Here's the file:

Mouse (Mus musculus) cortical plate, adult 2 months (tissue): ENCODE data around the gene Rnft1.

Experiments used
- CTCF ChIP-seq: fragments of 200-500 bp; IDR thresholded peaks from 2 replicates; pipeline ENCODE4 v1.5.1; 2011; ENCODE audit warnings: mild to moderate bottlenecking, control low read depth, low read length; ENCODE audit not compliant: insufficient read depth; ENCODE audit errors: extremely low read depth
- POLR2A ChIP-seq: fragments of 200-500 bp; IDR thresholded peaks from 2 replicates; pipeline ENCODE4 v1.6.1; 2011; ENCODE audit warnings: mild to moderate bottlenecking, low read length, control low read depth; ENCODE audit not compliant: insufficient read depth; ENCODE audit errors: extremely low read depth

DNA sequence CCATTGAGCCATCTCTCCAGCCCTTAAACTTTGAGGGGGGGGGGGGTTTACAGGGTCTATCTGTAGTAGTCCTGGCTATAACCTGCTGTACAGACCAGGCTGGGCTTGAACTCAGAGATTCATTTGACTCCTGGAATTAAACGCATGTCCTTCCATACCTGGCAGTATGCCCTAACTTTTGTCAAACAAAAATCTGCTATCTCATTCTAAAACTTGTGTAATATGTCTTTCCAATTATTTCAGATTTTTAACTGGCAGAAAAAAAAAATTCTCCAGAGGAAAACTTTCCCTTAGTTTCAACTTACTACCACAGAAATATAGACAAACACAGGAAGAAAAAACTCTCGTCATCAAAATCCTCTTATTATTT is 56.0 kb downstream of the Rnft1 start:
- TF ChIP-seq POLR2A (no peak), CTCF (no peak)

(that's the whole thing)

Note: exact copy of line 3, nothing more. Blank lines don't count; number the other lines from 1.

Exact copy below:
- CTCF ChIP-seq: fragments of 200-500 bp; IDR thresholded peaks from 2 replicates; pipeline ENCODE4 v1.5.1; 2011; ENCODE audit warnings: mild to moderate bottlenecking, control low read depth, low read length; ENCODE audit not compliant: insufficient read depth; ENCODE audit errors: extremely low read depth